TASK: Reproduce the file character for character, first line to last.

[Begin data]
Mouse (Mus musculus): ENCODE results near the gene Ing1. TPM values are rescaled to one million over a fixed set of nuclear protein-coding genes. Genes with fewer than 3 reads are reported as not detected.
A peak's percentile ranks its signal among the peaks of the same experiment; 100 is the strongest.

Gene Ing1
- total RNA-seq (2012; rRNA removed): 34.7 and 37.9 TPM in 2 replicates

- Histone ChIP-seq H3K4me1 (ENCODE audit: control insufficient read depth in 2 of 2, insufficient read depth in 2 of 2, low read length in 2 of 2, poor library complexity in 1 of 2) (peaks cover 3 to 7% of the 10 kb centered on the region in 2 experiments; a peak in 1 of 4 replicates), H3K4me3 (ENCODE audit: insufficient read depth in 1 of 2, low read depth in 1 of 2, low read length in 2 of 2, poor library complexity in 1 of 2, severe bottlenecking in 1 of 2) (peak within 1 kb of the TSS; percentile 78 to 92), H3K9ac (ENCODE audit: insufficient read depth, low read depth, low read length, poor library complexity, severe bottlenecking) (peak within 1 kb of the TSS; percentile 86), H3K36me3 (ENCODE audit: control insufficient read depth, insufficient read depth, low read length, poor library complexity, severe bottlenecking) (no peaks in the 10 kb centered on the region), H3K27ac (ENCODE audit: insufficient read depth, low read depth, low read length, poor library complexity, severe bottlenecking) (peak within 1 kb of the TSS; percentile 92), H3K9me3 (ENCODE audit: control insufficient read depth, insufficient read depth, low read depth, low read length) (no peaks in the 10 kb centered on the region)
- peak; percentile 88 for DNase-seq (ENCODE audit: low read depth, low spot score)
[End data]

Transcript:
Mouse (Mus musculus): ENCODE results near the gene Ing1. TPM values are rescaled to one million over a fixed set of nuclear protein-coding genes. Genes with fewer than 3 reads are reported as not detected.
A peak's percentile ranks its signal among the peaks of the same experiment; 100 is the strongest.

Gene Ing1
- total RNA-seq (2012; rRNA removed): 34.7 and 37.9 TPM in 2 replicates

- Histone ChIP-seq H3K4me1 (ENCODE audit: control insufficient read depth in 2 of 2, insufficient read depth in 2 of 2, low read length in 2 of 2, poor library complexity in 1 of 2) (peaks cover 3 to 7% of the 10 kb centered on the region in 2 experiments; a peak in 1 of 4 replicates), H3K4me3 (ENCODE audit: insufficient read depth in 1 of 2, low read depth in 1 of 2, low read length in 2 of 2, poor library complexity in 1 of 2, severe bottlenecking in 1 of 2) (peak within 1 kb of the TSS; percentile 78 to 92), H3K9ac (ENCODE audit: insufficient read depth, low read depth, low read length, poor library complexity, severe bottlenecking) (peak within 1 kb of the TSS; percentile 86), H3K36me3 (ENCODE audit: control insufficient read depth, insufficient read depth, low read length, poor library complexity, severe bottlenecking) (no peaks in the 10 kb centered on the region), H3K27ac (ENCODE audit: insufficient read depth, low read depth, low read length, poor library complexity, severe bottlenecking) (peak within 1 kb of the TSS; percentile 92), H3K9me3 (ENCODE audit: control insufficient read depth, insufficient read depth, low read depth, low read length) (no peaks in the 10 kb centered on the region)
- peak; percentile 88 for DNase-seq (ENCODE audit: low read depth, low spot score)